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The women's 135-pound crown has been the MMA hot potato since Holly Holm ripped it from Ronda Rousey at UFC 193 in November 2015. Including Holm, there have been three new champions in the span of 14 months. Holm was submitted by Miesha Tate in her first defense, and Tate was dispatched by Amanda Nunes in her first defense. Nunes is the first person since Rousey to successfully defend the strap, as she obliterated the formerly dominant champion at UFC 207 in December. The question facing Nunes now, then, is whether she will be able to establish a new reign of supremacy, or will her stay atop the division be similarly short-lived?

The problem for the women's bantamweight champion, whoever that has been since UFC 193, is that none of them has been well-rounded. Rousey badly lacked striking defense or the ability to change tack. Tate was able to exploit Holm's inexperience on the mat once she was finally able to drag her there. And Nunes took advantage of Tate's hittability early in fights with her crushing power. This fatal flaw - having a glaring weakness that the right opponent would expose - could include Nunes.

That question might be answered this Saturday (January 28, 2017) at UFC on FOX 23. Nunes' next challenger for the bantamweight title will likely announce herself in the main event, as top-ranked 135ers Julianna Pena and Valentina Shevchenko collide. A win for either woman, particularly a decisive one, could convince Nunes that she has unfinished business at bantamweight before she chases a belt in the newly formed featherweight division.

Does either woman possess the skill set to beat the champion?

Nunes' Strengths and Weaknesses

Let's start with Nunes and her strengths. Undeniably, she has developed into a lethal striker. She is also a strong clinch fighter, both with strikes and takedowns, boasting a brown belt in judo. And she is a dangerous submission artist, with her black belt in Brazilian jiu-jitsu. "The Lioness" is particularly fearsome in top position, capable of unleashing thunderous ground and pound.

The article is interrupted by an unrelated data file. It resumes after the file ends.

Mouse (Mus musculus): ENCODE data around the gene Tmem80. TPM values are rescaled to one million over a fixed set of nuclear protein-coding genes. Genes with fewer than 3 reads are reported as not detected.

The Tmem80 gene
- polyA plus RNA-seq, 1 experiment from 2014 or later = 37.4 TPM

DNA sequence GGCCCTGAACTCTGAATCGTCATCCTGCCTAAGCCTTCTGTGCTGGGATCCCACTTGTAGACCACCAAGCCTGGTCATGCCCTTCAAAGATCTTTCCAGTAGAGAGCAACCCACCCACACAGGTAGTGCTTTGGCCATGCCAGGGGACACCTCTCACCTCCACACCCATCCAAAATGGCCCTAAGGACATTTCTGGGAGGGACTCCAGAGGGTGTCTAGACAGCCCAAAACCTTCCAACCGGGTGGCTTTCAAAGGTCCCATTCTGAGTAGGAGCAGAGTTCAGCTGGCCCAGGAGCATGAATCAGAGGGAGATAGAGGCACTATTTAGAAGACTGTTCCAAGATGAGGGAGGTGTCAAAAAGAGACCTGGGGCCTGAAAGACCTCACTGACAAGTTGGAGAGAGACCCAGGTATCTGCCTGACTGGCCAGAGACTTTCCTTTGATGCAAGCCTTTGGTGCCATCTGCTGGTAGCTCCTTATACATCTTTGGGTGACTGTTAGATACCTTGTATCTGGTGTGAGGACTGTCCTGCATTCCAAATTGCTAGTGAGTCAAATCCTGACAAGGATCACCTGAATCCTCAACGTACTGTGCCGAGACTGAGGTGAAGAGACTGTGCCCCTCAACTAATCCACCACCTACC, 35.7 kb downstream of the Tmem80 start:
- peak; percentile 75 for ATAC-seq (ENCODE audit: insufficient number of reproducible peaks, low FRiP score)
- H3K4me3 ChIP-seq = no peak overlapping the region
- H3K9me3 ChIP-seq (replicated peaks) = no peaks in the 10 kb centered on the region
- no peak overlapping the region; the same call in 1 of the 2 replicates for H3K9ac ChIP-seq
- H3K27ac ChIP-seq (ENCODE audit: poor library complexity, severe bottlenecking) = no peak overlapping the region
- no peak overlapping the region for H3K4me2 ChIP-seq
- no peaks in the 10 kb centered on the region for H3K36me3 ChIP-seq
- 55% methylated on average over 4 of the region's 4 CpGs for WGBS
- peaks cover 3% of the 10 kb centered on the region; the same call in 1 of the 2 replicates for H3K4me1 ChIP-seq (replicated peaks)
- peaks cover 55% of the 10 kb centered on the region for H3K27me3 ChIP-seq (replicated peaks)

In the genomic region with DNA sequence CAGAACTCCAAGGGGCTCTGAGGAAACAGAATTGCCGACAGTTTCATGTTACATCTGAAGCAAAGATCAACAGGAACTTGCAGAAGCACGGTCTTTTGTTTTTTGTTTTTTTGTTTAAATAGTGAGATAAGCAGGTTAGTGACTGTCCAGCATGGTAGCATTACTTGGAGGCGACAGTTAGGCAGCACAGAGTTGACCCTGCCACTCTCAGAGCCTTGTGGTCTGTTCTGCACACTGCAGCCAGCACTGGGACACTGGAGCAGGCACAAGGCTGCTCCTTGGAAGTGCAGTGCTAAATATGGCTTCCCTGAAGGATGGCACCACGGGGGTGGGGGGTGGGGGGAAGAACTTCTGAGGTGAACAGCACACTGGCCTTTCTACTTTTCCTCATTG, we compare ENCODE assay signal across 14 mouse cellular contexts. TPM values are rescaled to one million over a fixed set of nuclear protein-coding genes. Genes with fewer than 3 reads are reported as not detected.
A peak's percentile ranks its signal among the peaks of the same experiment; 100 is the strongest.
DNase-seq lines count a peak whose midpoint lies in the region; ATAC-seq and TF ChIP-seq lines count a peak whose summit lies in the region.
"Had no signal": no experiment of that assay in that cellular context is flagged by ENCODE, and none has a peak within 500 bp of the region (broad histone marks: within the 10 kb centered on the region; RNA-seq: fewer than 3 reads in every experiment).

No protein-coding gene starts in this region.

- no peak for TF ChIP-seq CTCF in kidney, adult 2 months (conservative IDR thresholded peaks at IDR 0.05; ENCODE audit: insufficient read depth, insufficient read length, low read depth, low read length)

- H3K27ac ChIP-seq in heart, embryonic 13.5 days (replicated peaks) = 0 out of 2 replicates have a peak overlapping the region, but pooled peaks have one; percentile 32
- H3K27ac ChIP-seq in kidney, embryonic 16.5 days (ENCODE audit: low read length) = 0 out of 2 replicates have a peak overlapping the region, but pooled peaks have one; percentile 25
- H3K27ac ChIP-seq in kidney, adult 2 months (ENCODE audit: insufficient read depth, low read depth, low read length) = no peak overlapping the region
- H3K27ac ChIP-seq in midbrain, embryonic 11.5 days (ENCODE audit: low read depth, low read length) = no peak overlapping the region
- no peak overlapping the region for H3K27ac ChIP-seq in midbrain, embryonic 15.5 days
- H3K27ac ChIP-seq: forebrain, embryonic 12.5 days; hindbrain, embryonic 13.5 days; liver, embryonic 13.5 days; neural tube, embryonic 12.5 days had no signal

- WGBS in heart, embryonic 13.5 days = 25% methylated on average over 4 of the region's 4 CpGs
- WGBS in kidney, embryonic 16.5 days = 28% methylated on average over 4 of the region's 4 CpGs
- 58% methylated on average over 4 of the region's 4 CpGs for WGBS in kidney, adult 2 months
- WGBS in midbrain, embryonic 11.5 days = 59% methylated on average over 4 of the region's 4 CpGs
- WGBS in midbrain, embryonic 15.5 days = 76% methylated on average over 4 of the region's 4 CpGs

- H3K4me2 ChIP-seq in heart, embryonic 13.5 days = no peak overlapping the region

What, then, is the deficiency that the right foe could potentially exploit in Nunes' game? With one loss in the Octagon and another close call, at least one must exist. We saw one limitation to her all-offense, all-the-time strategy in her recent decision win over Shevchenko. Nunes sealed a competitive first round with a late trip takedown. She then caught a Shevchenko kick early in round two and spent the rest of the round pounding her from top position. But round three exposed a problem of Nunes': she tired badly. "Bullet" got her own takedown on the exhausted Brazilian and clearly took the frame. Two more rounds could have seen her emerge the victor.

Nunes' only UFC loss came to former top contender Cat Zingano, again in the third round. In addition to cardio being a weakness, Zingano and Shevchenko were both able to have success when they planted Nunes. "The Lioness" was much less dangerous from her back.

So an opponent able to avoid getting smashed on the feet or taken down, able to push a high pace in the later rounds, and capable of threatening with takedowns of her own could give Nunes trouble.

The Contenders' Pros and Cons